Also, the very fact that 1 Maccabees 4 insists that the temple dedication occurs "at the very season and on the very day that the Gentiles had profaned it" (v. 54, cf. 1:59) ironically points to a calendar correspondence with Graeco-Syrian liturgy...

  • Honesty

    I have tried to reason with JW's on the Fesival of Lights/Festival of Dedication and how it was celebrated in late December and that Jesus was even present during the celebration. The results can be helpful in assisting them to break free from the WT Lie if they are willing to reason on it.

  • Scully

    I have often wondered whether all these winter solstice festivals that are based on the return of longer days, lighting up the atmosphere and merry making are an ancient anthropological remedy for what we now know as Seasonal Affective Disorder. It would be very interesting to see if there are corresponding festivals in June in the Southern Hemisphere, when they have their "winter".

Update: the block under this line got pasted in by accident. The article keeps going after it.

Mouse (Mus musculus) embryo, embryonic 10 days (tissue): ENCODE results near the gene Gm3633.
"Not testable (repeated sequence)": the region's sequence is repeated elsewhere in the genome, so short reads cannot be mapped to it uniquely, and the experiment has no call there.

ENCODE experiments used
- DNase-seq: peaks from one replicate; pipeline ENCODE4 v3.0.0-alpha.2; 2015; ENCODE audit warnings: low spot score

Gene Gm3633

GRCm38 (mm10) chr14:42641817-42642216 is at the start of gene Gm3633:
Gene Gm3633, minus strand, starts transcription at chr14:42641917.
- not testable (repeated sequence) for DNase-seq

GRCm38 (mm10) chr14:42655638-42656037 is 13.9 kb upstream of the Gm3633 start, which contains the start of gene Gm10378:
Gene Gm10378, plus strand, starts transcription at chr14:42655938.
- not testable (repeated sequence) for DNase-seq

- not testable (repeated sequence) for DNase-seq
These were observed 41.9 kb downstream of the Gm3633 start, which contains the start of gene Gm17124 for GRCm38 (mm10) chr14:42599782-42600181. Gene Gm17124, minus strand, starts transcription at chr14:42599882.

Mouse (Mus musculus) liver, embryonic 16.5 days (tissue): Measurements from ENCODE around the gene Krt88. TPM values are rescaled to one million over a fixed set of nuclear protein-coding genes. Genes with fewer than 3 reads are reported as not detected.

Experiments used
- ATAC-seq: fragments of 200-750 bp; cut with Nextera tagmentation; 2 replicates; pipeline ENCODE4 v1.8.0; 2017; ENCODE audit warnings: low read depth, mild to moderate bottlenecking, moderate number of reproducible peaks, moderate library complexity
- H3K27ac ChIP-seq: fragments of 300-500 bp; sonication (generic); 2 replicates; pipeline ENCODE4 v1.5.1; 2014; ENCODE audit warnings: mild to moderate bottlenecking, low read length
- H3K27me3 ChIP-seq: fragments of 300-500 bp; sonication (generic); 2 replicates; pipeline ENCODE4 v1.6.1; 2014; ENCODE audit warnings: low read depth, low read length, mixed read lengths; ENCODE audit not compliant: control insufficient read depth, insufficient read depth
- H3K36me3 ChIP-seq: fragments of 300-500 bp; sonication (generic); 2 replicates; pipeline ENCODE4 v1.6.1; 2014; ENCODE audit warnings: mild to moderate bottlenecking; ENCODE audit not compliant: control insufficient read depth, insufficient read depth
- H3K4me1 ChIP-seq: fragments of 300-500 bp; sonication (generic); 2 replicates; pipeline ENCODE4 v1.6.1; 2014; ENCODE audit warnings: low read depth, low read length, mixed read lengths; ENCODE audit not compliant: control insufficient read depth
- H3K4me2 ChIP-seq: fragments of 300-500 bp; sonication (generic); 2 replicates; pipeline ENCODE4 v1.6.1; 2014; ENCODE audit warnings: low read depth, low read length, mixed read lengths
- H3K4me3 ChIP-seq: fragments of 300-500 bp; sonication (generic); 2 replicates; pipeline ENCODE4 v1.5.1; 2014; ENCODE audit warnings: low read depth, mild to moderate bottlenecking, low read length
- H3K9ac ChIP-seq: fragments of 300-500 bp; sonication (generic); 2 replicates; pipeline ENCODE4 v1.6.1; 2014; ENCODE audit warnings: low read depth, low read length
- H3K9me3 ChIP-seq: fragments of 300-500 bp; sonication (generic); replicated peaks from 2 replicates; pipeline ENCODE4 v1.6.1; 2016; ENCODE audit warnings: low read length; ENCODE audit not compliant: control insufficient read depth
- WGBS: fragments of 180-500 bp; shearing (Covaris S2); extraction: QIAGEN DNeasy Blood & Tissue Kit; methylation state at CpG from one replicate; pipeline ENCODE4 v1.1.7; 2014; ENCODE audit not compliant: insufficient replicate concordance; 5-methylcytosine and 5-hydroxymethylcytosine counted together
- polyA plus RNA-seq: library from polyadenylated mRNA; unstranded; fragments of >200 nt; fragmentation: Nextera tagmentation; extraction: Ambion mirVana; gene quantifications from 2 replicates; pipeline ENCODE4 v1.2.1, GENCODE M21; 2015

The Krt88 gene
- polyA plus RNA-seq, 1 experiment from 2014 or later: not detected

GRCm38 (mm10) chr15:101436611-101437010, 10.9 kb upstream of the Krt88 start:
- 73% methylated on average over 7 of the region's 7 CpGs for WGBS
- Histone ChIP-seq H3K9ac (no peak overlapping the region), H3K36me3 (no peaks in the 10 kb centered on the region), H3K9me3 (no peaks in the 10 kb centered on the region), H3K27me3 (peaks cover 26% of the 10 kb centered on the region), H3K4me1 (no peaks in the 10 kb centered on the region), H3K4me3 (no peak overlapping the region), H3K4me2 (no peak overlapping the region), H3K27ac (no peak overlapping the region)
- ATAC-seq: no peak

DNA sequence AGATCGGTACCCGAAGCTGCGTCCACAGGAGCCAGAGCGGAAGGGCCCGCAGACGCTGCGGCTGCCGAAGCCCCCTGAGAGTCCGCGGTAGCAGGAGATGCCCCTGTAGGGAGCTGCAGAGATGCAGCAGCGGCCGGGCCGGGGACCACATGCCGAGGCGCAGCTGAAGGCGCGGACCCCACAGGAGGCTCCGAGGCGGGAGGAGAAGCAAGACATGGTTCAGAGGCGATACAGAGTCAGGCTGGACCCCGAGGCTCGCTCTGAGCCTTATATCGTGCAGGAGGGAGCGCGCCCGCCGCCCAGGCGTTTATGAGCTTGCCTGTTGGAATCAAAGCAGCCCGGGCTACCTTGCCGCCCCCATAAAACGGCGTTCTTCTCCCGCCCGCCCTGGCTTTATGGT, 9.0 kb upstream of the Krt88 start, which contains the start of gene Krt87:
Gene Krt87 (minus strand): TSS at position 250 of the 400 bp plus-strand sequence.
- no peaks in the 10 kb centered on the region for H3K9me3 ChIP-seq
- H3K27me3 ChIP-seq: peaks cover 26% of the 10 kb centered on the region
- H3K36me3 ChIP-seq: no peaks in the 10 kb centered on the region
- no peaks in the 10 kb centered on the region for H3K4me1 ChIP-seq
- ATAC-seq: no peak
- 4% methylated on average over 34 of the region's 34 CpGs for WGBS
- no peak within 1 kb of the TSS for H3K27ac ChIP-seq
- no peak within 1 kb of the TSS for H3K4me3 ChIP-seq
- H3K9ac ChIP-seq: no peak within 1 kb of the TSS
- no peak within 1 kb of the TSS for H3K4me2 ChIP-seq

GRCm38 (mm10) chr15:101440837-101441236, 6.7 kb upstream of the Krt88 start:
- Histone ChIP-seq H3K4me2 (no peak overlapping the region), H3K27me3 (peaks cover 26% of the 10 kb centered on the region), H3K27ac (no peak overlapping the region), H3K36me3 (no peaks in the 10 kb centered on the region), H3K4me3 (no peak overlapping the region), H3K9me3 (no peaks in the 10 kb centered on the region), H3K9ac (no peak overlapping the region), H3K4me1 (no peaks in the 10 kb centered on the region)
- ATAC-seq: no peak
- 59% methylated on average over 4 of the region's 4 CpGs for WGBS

I would love to take a sabbatical and do some research on that.

  • peacefulpete

    Yeah the whole festival is firmly rooted in some solstice rite. FWIW I found a site that briefly described solstice clebrations from antiquity that included Hanukkah used an unspecified midrash as evidence. Adam is speaking:

    "Woe is me," he said, "perhaps something I have done is causing the world around me to get darker and return to chaos and confusion."

    He fasted and prayed for eight days. But when the day of the winter solstice passed, and he saw the days gradually lengthening, he said, "this is the way of the world," and he began eight days of festivity.

    I'd love to know the source but can't locate anything.

  • peacefulpete

    Here's another reference to the solstice and Hanukkah:Aish HaTorah - Chanukah Site